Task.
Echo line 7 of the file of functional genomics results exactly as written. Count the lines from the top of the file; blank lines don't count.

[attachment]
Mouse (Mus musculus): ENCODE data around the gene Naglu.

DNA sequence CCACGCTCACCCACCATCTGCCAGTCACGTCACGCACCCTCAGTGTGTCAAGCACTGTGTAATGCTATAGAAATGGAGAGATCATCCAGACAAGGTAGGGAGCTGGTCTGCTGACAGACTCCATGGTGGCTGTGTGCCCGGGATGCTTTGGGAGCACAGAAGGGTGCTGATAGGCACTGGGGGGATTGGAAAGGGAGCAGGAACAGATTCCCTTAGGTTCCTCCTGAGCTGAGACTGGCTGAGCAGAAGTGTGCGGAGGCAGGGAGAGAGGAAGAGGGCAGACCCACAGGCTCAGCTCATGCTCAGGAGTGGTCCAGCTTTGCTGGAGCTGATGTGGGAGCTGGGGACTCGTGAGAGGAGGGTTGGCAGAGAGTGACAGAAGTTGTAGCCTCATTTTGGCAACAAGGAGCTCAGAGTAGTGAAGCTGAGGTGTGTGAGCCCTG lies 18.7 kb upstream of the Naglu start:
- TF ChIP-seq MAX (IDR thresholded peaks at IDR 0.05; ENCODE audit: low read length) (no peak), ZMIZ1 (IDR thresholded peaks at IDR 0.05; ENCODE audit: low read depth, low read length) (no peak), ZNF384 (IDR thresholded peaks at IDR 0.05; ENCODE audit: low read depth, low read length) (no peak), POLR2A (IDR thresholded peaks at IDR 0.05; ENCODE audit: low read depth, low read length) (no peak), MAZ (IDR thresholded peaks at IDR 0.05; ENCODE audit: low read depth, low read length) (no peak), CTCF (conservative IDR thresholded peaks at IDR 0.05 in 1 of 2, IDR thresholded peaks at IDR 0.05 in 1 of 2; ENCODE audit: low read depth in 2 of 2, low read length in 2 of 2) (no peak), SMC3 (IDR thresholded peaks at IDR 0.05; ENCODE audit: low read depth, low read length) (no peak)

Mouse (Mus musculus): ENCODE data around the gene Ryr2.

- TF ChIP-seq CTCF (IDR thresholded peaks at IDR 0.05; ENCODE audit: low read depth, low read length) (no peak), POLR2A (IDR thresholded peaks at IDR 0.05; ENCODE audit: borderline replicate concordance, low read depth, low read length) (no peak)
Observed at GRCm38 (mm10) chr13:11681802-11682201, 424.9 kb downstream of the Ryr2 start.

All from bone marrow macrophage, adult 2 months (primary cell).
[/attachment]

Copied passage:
All from bone marrow macrophage, adult 2 months (primary cell).